SaferHavant > Policing and Crime

Policing and Crime

Policing

 

Find your local ‘Safer Neighbourhoods’ team

Hampshire Constabulary’s ‘Safer Neighbourhoods’ teamsĀ  focus on problem-solving and engaging with their local community to learn more about local issues and improve quality of life for local people.

Crime and anti-social behaviour in your area

Reporting a community safety issue

Find out more about how to report a crime or a community safety issue such as an abandoned vehicle, incident of graffiti or criminal damage by following the link below:

Anti-social behaviour

Anti-social behaviour is a broad term that can include litter and flytipping, rowdy and drunken groups, noisy motorbikes and vandalism.

Alcohol

Alcohol can be a major factor in anti-social behaviour, criminal damage and nuisance and public place violent crime.

Domestic abuse

The Safer Havant Partnership is committed to reducing domestic abuse in the Havant Borough and the unacceptable harm it causes to those who suffer.

PREVENT

Prevent is the name given to a national strategy which aims to stop people from becoming violent extremists or supporting terrorism.

Local crime figures available at the touch of a button

A new interactive national map providing access to local crime statistics and neighbourhood policing details in local areas has been launched across England and Wales, allowing you to view figures for all crime (burglary, robbery, violence, vehicle crime and anti-social behaviour), in your area at the touch of a button.

You will also be able to see details of your neighbourhood police team, local policing priorities and information about forthcoming local events such as crime prevention meetings and local surgeries.

You can find general information and statistics about crime rates, health, education and jobs in your local area through the Office for National Statistics. Simply follow the link below and type in your postcode to learn more about your neighbourhood.

Community Trigger

What is a Community Trigger?

Community Trigger gives victims and communities the right to request a review of their case and bring agencies together to take a joined up, problem solving approach to find a resolution.

If Community Trigger threshold is met agencies will share information, review what action has been taken and decide if additional actions are possible.

Who can use the Community Trigger?

  • A victim of anti-social behaviour or another person acting on behalf of the victim.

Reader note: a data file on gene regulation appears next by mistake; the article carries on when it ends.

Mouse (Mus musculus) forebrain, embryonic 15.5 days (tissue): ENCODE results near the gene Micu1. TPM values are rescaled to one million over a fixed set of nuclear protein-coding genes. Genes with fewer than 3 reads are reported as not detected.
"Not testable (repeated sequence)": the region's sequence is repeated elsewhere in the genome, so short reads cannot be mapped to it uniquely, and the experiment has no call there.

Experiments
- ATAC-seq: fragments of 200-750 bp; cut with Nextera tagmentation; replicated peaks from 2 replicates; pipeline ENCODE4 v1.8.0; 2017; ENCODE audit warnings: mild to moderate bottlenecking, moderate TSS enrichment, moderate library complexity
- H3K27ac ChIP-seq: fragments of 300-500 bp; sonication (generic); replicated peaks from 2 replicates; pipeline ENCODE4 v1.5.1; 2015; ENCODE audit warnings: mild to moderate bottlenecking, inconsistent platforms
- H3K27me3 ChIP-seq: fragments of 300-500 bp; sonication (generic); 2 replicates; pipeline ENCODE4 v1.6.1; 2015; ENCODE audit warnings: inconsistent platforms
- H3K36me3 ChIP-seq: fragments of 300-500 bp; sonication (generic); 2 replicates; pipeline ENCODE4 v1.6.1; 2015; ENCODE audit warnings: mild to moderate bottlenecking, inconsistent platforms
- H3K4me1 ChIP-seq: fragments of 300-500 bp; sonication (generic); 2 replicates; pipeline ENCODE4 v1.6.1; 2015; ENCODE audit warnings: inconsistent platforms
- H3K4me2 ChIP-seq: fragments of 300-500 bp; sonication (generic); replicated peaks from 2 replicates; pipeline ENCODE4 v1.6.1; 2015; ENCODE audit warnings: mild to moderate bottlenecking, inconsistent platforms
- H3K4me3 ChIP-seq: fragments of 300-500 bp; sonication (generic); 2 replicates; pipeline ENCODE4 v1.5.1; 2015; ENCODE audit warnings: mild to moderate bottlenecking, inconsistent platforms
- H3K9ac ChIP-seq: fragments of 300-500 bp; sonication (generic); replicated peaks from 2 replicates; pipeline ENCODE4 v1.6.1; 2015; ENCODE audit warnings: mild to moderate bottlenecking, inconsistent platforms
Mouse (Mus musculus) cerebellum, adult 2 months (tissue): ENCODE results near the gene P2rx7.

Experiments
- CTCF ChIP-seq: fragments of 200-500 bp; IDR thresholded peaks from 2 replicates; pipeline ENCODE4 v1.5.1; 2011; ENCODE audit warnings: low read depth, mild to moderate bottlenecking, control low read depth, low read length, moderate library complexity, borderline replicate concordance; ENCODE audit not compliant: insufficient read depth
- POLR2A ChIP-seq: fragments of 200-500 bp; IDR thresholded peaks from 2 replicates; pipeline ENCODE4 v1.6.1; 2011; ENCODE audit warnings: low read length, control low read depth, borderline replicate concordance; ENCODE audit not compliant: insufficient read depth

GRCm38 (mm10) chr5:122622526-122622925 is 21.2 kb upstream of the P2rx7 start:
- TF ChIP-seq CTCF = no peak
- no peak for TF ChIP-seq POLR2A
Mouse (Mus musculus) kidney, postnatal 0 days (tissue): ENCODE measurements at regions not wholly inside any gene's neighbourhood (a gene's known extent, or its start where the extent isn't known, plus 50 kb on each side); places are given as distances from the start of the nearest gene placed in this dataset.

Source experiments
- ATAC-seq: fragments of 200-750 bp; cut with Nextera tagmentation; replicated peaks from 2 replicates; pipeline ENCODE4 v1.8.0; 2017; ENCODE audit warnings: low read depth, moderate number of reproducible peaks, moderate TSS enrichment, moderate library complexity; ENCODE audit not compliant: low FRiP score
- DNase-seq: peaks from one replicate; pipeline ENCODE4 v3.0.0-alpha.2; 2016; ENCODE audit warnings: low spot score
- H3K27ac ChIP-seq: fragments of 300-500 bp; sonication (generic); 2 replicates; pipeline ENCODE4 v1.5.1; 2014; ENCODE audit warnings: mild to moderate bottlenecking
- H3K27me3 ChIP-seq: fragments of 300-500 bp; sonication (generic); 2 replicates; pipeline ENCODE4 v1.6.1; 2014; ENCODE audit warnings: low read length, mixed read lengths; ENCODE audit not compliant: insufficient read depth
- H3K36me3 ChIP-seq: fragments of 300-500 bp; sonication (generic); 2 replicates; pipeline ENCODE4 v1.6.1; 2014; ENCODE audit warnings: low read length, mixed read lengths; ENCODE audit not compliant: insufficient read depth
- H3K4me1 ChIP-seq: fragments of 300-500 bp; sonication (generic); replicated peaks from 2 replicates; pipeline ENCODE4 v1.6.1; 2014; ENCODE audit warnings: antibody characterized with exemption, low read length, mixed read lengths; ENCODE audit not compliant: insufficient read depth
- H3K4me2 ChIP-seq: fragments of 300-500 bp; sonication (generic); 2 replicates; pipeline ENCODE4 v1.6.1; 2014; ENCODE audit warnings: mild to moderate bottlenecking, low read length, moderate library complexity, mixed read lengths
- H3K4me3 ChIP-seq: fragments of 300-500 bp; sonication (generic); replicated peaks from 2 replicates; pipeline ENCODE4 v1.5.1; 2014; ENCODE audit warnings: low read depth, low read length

• An individual acting on behalf of a group of residents or community group.

How to activate the Community Trigger?

Community Trigger threshold:

Individual – Three complaints in the previous six months. Reporting behaviour causing harassment, alarm or distress to a member or members of the community and you think no action has been taken or are not satisfied with the action taken.

Group – Five individuals in a local community have reported separately similar incidents of anti-social behaviour to members of the Community Safety Partnership. They all think that no action has been taken or are not satisfied with the action taken. The individual acting on behalf of the group must have all other individuals consent.

To meet the criteria incidents need to:

  • Cause harassment, alarm or distress.
  • Been logged within one month of the incident.
  • Last incident has occurred within the previous six months.

Time Frame:

The Community Safety Partnership should aim to have Community Triggers dealt with within 20 working days. More complex cases may take longer, in these cases the individual or group will be notified that the deadline date will not be met.

Useful links

Hampshire Constabulary

Call on 101 or in an emergency always call 999

Find your local safer neighbourhoods team by entering your postcode on Hampshire Constabulary’s website:

Hampshire Police and Crime Commissioner

The mission of a Police and Crime Commissioner is to oversee and scrutinise policing.

Commissioners are a voice for the people, someone to lead the fight against crime, and someone to hold to account if they don’t deliver.

They will not run the police force – operational police business is a matter for the Chief Constable. But the Commissioner can and will hold the Chief Constable to account.